Transportation

Transportation

Friday Video: Ribbon-Cutting for Third Eastbound Lane on Richmond-San Rafael Bridge

The opening of a third eastbound lane on the Richmond-San Rafael Bridge is a major milestone in a long-awaited project to relieve rush-hour traffic that backs up into San Rafael every night.

As seen in the above video, a ribbon-cutting ceremony celebrating the opening brought out a host of dignitaries last week, including MTC’s Commissioners Damon Connelly (Marin County Supervisor), Amy Rein Worth (Mayor of Orinda), and Federal Glover (Contra Costa Supervisor). Also in attendance were former MTC Commissioner and Marin County Supervisor Steve Kinsey, Assembly Member Marc Levine, Mayor of Richmond Tom Butt, and Caltrans District 4 Chief Deputy Director Dan McElhinney. 

Read more about the project in this blog post or the I-580 Richmond-San Rafael Bridge Access Improvement Projects page on the MTC website. The new traffic lane is just the beginning of expected improvements along this very busy corridor. Read More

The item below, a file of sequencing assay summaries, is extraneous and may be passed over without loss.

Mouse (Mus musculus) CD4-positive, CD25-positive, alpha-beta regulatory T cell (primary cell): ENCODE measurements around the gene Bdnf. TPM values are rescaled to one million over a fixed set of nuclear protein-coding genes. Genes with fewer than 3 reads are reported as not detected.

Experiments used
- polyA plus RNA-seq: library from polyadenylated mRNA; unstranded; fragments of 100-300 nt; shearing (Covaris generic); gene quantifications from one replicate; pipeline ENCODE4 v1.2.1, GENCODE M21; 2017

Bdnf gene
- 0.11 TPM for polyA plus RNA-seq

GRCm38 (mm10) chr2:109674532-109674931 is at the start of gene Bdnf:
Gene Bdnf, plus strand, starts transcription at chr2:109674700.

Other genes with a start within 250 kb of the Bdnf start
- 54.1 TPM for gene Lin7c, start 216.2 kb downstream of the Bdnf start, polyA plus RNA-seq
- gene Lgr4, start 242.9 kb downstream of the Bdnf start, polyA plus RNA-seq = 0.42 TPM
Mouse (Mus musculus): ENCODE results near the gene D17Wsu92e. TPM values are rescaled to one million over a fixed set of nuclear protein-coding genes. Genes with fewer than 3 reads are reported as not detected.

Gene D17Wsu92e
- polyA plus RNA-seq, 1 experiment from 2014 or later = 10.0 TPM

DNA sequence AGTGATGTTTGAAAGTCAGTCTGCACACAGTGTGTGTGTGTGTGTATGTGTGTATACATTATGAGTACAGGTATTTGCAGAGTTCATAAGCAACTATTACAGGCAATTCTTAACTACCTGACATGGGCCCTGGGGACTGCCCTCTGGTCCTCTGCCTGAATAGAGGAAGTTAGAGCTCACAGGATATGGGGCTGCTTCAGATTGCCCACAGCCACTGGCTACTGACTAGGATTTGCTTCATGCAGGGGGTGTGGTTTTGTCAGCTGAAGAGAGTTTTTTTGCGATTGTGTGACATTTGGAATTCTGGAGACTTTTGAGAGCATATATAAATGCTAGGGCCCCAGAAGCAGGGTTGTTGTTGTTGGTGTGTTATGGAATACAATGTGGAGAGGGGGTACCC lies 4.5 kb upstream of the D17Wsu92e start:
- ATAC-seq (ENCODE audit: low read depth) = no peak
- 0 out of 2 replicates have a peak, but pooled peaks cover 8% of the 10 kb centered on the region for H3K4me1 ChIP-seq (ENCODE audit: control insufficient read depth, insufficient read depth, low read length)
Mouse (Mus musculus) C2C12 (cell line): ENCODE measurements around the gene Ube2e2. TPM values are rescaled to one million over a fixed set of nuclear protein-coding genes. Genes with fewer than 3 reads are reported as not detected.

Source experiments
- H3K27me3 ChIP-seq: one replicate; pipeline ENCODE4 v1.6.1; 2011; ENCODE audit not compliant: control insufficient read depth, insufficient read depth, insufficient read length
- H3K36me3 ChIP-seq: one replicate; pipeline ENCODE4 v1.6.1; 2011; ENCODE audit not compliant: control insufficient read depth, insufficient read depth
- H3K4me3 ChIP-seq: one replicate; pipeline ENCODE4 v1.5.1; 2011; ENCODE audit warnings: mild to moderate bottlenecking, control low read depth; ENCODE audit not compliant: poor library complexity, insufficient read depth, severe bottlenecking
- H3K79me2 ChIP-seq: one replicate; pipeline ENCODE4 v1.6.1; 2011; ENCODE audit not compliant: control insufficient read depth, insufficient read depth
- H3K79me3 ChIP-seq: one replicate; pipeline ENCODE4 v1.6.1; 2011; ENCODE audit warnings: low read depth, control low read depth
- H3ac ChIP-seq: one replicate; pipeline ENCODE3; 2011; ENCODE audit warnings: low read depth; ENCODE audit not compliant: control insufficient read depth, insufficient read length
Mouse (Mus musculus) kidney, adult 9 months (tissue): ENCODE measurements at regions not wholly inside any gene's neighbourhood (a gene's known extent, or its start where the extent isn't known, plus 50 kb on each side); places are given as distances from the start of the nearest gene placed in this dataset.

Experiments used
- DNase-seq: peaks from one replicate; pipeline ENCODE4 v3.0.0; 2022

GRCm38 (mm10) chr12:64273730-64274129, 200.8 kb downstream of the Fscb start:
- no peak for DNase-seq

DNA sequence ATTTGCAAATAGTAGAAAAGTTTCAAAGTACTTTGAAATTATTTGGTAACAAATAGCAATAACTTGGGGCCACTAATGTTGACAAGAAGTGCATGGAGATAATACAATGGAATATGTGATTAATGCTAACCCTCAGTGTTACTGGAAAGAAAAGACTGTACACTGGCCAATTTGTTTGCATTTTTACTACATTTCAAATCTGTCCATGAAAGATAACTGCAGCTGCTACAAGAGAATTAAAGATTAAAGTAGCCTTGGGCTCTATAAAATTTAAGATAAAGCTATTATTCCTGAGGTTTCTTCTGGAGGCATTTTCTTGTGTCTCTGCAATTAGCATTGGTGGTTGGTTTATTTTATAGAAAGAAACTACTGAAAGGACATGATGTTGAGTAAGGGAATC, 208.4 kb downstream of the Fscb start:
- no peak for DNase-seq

Transportation

An Update on BART's "Fleet of the Future" and Train Control Modernization Project

BART Warm Springs Opening
Noah Berger

Earlier this year, the blog provided a sneak peek at the long-awaited first new BART rail cars rolling into service around the Bay Area – and, with them, the promise of smoother, quieter, more comfortable and more spacious train rides for commute-weary Bay Area residents. In that post, we went into some detail on MTC’s essential role in funding and supporting BART’s $4.2 billion “Fleet of the Future” project to purchase and deploy 1,081 new rail cars. 

But it’s worth stepping back a bit from the funding mechanics to get a better understanding of the difficult realities that make these new rail cars and other related modernization projects so essential: BART is the region’s backbone for Transbay traffic but the system is way past its intended capacity, it is operating on 45-year old equipment, its geographic footprint is growing, and projected regional housing and job growth patterns suggest future demand will only increase.